Cadillac Ranch — Amarillo, Texas
An artfully arranged jumble of junked cars so famous that it has both a Bruce Springsteen and a casual dining restaurant chain named after it, Cadillac Ranch isn’t a ranch or a proper auto graveyard. In reality, it’s both a public art installation and one of America’s most iconic roadside attractions — a little bit kitschy and a whole lot legendary, it’s the kind of place that savvy travelers will have a vague notion of what you’re talking about when you mention its name, even if they've never been there.
Cadillac Ranch has been snaring unsuspecting motorists along old Route 66 since 1974 when members of experimental San Francisco art collective Ant Farm half-buried 10 junker Cadillacs nose-down in a vast, preternaturally dusty field just outside of the Texas Panhandle’s biggest burg, Amarillo. (The installation was relocated two miles to the west in 1997 due to encroaching sprawl from the city.)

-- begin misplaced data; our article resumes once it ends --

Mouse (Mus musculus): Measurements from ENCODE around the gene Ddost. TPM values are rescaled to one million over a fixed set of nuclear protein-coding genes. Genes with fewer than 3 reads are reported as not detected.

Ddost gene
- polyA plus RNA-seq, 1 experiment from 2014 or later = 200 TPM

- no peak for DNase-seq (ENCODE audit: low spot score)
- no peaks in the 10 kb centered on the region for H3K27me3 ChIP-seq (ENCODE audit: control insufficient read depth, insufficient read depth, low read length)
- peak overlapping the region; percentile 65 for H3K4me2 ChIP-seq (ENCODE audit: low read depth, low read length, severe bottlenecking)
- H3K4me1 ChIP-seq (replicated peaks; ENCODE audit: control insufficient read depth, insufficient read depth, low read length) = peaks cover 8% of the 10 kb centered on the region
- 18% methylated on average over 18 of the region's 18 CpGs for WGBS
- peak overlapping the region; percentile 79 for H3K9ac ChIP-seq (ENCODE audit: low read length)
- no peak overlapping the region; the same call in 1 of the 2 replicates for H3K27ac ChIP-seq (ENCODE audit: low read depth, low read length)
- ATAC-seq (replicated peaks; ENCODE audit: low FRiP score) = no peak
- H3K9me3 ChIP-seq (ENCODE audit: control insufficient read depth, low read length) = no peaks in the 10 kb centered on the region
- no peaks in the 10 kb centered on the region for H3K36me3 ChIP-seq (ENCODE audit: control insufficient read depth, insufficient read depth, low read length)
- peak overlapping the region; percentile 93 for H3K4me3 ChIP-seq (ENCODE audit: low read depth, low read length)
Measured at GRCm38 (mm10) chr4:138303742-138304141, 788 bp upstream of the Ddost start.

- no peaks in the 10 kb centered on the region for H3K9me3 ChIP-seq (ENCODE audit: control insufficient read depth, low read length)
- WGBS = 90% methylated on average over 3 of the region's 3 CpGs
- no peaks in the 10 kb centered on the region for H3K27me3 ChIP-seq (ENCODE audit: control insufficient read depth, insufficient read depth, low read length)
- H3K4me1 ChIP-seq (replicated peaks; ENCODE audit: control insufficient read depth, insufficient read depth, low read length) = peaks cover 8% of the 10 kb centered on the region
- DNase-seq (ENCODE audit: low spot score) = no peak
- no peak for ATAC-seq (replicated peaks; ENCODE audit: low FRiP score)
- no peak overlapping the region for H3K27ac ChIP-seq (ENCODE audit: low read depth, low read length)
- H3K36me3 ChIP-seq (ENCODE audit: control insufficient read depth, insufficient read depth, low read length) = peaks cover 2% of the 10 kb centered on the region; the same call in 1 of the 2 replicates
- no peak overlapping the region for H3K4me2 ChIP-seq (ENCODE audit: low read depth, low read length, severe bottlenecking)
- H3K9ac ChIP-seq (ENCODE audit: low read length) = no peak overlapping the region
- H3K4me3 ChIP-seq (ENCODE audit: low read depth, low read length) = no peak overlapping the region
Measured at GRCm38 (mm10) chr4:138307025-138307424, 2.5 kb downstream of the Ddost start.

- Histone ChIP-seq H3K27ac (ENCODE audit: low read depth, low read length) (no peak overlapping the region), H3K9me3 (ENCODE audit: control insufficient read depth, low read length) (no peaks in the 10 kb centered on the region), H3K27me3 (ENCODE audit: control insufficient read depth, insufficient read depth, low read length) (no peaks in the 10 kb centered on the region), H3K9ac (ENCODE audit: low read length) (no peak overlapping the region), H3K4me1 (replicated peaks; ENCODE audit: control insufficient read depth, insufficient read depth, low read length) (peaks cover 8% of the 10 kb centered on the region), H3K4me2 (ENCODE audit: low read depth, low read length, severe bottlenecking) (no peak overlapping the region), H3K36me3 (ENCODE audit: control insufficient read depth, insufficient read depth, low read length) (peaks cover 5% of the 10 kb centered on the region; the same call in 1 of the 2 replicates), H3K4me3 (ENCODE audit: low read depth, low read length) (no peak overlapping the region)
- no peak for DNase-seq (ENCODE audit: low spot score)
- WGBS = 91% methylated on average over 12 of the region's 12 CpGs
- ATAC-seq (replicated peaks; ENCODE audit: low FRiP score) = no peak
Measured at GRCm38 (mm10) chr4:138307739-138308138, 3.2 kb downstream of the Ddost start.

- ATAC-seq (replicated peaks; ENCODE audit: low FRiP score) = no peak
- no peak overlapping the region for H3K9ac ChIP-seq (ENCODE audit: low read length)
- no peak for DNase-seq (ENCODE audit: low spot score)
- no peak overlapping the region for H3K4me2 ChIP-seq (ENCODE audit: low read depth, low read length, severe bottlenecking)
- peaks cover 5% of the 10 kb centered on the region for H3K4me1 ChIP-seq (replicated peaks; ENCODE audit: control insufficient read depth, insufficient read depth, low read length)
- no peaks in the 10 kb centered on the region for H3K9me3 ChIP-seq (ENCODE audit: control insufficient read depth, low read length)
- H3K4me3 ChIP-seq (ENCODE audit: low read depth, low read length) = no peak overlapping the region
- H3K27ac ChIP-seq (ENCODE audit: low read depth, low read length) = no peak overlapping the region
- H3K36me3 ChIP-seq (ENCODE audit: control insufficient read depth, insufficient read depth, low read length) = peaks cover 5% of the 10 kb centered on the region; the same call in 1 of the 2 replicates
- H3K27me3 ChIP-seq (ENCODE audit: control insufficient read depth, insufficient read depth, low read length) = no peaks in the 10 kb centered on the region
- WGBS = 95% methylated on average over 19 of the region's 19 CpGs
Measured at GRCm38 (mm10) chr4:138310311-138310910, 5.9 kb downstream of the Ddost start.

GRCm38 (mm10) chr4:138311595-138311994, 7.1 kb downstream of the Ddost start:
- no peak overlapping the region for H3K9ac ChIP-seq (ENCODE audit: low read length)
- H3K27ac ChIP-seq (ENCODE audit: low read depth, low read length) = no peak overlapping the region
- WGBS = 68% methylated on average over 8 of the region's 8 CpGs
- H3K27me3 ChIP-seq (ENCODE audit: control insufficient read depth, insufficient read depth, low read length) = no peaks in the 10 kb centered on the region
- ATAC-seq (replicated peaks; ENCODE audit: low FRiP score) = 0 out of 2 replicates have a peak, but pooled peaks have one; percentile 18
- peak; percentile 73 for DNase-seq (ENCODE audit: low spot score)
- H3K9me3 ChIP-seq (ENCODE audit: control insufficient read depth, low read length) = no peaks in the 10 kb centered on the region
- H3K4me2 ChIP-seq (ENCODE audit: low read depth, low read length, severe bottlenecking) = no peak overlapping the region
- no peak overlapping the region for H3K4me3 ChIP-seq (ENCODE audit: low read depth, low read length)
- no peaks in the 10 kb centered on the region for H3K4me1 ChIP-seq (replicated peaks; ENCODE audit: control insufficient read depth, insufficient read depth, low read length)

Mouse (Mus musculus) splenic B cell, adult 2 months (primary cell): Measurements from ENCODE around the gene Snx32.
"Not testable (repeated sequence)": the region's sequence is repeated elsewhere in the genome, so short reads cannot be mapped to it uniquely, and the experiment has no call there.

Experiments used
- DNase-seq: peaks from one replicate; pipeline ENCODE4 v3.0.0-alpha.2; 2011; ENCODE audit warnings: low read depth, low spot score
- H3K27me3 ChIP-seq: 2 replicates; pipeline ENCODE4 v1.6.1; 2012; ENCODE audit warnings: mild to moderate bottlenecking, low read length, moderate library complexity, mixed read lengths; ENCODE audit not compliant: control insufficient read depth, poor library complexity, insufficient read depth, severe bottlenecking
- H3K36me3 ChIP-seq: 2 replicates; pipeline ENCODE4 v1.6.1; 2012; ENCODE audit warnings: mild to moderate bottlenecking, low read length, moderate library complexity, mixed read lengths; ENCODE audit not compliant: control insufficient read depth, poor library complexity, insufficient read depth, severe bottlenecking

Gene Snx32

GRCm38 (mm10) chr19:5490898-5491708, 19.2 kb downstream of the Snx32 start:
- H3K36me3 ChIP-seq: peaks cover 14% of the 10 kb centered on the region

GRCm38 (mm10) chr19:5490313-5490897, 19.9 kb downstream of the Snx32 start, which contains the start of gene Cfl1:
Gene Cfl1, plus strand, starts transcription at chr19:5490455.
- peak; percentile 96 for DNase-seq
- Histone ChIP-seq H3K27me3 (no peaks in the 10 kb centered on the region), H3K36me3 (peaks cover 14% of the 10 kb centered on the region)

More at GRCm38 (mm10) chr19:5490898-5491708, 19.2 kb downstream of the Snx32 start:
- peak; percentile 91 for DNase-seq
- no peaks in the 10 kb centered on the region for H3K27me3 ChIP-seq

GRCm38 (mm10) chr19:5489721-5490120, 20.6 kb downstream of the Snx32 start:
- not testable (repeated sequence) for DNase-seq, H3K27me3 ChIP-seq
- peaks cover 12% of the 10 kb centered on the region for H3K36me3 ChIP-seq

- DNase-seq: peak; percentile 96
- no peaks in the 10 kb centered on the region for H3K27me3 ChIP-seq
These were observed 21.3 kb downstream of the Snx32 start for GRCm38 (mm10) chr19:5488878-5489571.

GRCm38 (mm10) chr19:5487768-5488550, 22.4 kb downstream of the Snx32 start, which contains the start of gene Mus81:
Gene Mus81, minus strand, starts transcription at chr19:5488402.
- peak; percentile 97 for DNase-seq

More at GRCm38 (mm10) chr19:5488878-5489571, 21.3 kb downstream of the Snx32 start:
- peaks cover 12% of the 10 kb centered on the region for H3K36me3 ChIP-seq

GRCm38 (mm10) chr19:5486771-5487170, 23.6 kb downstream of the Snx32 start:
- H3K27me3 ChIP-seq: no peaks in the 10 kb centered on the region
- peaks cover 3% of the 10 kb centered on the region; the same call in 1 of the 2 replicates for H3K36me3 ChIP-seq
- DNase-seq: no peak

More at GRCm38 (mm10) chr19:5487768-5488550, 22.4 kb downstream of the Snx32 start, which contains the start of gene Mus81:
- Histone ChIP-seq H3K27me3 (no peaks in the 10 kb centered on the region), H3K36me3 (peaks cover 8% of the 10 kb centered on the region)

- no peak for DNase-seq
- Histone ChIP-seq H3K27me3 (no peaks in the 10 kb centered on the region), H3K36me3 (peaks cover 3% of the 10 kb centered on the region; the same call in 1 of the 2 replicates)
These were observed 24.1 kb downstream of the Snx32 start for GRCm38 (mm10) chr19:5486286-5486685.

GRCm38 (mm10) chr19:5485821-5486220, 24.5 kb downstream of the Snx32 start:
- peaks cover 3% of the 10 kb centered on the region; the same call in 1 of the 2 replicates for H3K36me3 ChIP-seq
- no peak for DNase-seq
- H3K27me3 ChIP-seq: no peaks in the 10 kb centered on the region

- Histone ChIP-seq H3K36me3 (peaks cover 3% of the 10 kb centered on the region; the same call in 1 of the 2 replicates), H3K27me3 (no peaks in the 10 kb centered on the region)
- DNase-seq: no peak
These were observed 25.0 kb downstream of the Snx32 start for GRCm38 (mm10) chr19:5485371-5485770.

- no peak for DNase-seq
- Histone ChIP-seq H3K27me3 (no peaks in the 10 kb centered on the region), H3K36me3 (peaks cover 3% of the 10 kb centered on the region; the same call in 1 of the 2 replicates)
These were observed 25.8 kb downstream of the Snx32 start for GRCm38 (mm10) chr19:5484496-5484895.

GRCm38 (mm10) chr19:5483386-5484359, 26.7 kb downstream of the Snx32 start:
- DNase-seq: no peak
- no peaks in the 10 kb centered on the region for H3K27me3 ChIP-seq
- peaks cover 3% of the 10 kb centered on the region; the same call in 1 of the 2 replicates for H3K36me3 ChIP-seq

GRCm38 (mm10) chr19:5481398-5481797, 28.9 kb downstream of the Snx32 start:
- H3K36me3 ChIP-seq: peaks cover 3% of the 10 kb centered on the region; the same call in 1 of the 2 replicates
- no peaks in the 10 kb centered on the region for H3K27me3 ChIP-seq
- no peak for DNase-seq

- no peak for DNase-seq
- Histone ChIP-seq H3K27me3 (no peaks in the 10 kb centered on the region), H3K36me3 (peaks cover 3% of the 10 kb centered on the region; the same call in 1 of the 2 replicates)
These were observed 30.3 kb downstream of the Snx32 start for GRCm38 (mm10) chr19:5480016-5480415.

Adding to the enigmatic nature of the work, it’s rumored that the graffiti-covered Caddys are positioned at the same angle as the Great Pyramid of Giza. And, yes, spray-painting the car-skeletons is totally kosher, encouraged even. As Roadside America notes: "Despite its exposed location in an empty field, Cadillac Ranch seems to give its art-anarchists a sense of privacy and anonymity, like a urinal stall in a men’s room. Individual painters take a stance facing one of the cars, then let it fly. The Europeans really seemed to enjoy attacking the cars during our visit, maybe because they've lacked a good graffiti canvas since the toppling of the Berlin Wall."
Cadillac Ranch was made possible by the late Stanley Marsh 3, an ultra-eccentric millionaire and Texas-sized prankster who wanted to bring rubberneck-inducing public art — the more off-kilter, the better — to the lonely prairie landscape that he called home. While Marsh’s later years were marked by sickness and scandal, his kooky legacy lives on with Cadillac Ranch.